Off I went to the one place I didn’t want to see, TJ Maxx.  I still have bad memories from their store in Farmington Hills, MI.  Not only were the aisles awash with over handled, unfolded rags that were supposed to be hip, designer clothes at a bargain price but it was the same store I saw Stacy Superstein, my 13 year old crush from my bar mitzvah dance class, kiss  another boy while I was within eye shot.  Not that she even knew I was there, mind you but the stain is still indelibly left on my soul.


TJ Maxx didn’t disappoint.  Once I had given the depleted, disastrously kept men’s section a ten minute perusal, I went to find a clerk to help me.  I followed two not yet 19 year old employees, deeply engrossed in conversation punctuated with words I’m not sure were actually part of the English language, over to the changing rooms where they promptly disappeared into the door marked FOR EMPLOYEES ONLY.  My calling out of excuse me didn’t capture their attention, so I was forced to find a young lady with TJ Maxx ID around her neck and ask her where the vests maybe.


“Over there,” she pointed to a rack with sweaters.


I did find three yellow and two baby blue sweater vests but not a proper waistcoat.  I went back to the same salesgirl.  “Those were sweater vests,” I said.  “Where can I find the vests that button down?”


“Huh,” she replied.


Certain that this 19 year old girl with a Bronx accent hadn’t been to the Oak Room or remembered the disco era, I tried to put the concept of waistcoat into proper perspective.  “You know, a vest like Denzel Washington wore in American Gangster,” I said.


“Oh, we don’t have those,” she said and walked into the same FOR EMPLOYEES ONLY room as her co-workers.


I wasn’t upset, nor did I find her rude.  She was simply the last in a line of 12 or 13 salespersons, all under the age of 22, who had no clue what a piece of clothing known as a vest was.  After a quick stop at the Filenes’s Basement flagship store on Union Square, where the 21 year old salesman said “Huh” when I asked where the vests were kept, I called it a night. Four hours had passed since I began shopping and World Series Game 4 was due to begin at 8:37pm and I wanted to catch the first pitch.


That night, I had the usual fear about not being able to find a waistcoat (or get my SS card) ANYWHERE in New York City and getting fired before my tenure began.  Perhaps irrational but it is the sort of anxiety that hits you when you have odd record keeping skills and Generation Y salespeople.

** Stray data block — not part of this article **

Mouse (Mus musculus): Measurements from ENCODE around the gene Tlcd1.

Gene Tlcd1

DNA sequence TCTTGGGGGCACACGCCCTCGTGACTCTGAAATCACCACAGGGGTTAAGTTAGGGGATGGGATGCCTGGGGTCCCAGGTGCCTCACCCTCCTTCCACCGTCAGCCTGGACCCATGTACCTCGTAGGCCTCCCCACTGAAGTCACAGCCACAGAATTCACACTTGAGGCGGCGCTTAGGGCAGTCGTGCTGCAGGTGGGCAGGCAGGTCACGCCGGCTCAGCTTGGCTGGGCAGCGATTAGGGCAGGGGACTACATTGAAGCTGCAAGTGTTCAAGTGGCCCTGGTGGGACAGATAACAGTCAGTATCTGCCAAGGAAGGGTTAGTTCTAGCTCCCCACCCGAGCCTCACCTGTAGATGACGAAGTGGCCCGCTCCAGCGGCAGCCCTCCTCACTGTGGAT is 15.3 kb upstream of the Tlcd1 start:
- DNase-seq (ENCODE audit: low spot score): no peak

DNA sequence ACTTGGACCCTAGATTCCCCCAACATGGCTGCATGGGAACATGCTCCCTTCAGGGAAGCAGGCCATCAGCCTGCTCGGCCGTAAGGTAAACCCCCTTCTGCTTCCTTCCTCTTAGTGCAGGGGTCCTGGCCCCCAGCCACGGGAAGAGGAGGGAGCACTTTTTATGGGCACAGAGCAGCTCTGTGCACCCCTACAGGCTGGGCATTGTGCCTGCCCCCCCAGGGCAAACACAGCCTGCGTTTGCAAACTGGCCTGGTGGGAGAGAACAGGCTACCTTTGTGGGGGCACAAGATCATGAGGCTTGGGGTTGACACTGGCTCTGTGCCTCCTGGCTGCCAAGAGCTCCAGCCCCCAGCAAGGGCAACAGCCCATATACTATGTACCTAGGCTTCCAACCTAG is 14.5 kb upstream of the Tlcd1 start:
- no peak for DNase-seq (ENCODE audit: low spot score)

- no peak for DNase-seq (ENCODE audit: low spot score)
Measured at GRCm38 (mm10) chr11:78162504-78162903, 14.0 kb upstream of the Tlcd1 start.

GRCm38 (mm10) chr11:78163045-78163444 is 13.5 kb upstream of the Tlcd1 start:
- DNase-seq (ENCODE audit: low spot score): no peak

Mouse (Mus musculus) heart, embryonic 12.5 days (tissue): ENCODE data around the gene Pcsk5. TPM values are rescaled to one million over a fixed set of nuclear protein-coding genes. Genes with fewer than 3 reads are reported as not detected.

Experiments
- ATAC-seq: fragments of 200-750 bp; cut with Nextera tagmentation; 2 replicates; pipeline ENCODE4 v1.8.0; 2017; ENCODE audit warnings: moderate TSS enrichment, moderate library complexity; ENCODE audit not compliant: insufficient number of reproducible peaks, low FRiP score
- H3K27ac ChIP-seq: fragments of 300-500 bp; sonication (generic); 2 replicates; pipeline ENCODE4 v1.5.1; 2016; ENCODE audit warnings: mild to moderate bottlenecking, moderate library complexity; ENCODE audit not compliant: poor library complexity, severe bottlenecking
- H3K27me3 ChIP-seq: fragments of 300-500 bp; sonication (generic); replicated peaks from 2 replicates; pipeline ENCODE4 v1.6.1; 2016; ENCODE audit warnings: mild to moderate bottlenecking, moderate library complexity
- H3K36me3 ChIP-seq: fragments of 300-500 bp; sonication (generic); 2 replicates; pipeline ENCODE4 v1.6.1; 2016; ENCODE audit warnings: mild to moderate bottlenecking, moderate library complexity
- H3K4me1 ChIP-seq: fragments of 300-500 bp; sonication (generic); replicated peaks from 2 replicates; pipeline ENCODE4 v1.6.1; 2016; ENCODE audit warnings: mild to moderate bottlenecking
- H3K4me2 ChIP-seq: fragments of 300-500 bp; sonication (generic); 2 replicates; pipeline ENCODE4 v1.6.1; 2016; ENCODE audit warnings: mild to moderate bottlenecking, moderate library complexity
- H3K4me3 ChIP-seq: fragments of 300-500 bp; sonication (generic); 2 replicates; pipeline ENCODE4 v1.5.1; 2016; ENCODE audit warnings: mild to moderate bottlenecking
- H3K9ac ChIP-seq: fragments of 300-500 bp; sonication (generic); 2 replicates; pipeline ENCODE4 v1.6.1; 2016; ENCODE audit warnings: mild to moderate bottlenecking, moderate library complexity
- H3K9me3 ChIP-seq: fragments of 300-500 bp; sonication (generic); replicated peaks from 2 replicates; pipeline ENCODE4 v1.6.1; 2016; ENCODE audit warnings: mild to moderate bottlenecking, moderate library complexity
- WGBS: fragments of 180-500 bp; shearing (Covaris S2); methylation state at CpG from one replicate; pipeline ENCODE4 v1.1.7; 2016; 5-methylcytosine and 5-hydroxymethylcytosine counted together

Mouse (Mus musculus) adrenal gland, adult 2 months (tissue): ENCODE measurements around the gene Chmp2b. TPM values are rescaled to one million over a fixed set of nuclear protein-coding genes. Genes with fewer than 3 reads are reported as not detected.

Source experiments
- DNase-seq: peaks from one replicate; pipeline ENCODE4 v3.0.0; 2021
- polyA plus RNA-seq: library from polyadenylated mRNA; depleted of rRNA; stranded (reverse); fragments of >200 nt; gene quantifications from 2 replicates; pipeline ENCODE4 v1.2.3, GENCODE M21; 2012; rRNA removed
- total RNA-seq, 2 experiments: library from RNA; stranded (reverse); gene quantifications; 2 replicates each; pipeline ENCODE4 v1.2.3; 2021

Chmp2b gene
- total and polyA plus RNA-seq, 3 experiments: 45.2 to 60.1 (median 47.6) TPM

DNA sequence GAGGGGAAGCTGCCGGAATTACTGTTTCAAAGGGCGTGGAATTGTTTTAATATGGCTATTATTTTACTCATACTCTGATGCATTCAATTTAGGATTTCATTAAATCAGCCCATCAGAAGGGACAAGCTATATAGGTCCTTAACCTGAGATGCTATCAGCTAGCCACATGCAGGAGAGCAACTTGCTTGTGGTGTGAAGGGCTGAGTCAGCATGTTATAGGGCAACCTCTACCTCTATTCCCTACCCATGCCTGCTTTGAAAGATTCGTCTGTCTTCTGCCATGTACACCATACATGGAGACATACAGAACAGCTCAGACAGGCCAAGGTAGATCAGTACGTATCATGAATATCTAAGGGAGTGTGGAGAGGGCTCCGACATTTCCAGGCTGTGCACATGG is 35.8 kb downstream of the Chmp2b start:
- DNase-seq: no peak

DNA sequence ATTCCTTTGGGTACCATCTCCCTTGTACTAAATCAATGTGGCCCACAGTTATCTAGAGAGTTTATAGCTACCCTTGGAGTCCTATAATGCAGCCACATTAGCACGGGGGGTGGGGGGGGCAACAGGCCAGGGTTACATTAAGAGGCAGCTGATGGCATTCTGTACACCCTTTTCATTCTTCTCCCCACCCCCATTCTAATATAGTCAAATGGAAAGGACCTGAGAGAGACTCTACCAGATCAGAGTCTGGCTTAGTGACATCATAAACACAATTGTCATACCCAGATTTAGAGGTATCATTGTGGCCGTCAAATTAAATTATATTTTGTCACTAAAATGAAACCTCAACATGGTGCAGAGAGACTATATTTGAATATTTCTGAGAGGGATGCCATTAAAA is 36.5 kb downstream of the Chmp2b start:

After a good night’s sleep, I was ready to fight again.  I awoke at 9am in order to get to the SSA office because I knew my hours long wait would make me scramble to get to the new gig on time, plus I still had to find a waistcoat.  I hit three small men’s stores I my neighborhood and still no luck.  Finally at 10:15, I started to walk down 14th Street between 2nd and 3rd Avenues to the 6 Train, when I walked by a gentleman opening his clothing store Wahlid’s.  I asked him if he had a black vest.


“Of course I do,” he told me.  “Let me guess, you work in a restaurant?”


My purchase and a slow running train put me back 40 minutes but I made it to the SSA office, which was as gray and drab as I thought it was going to be.  The sixty something security guard was officiously pleasant, whose main job seemed to be reminding people loudly not to eat, drink, or have cell phone conversations in the waiting room.  When he wasn’t screaming at those waiting for help from Social Security employees, he was hitting on all the young women coming into the office.


I took my number and sat down facing the booths with bullet proof glass that looked like it had been snatched from a 1979 Bowery liquor store’s fire sale.  Even the pictures of Bush and Cheney were from the first term.  For a New York City office, it seemed extremely backwater.  I expected to wait for hours.  I was up at the window in 45 minutes, after the single man in charge of dealing with providing replacement SS cards had verified and disposed of 8 people ahead of me, 3 of whom didn’t speak English very well.  When I reached my turn, he actually apologized for the wait.  “I’m filling in and I don’t type very well,” he told me.  When I told him my tale of woe, he printed out a letter stating that I had a SS card, number and was eligible to work in the US.


I was home by noon.


To be honest, I am confused.  I walk into a government office to get a replacement ID and am out inside of 45 minutes but I it takes nearly 6 hours to find a classic, simply cut black vest with salespeople who didn’t know what that was.


Will somebody pinch me?  I want to make sure I’m awake.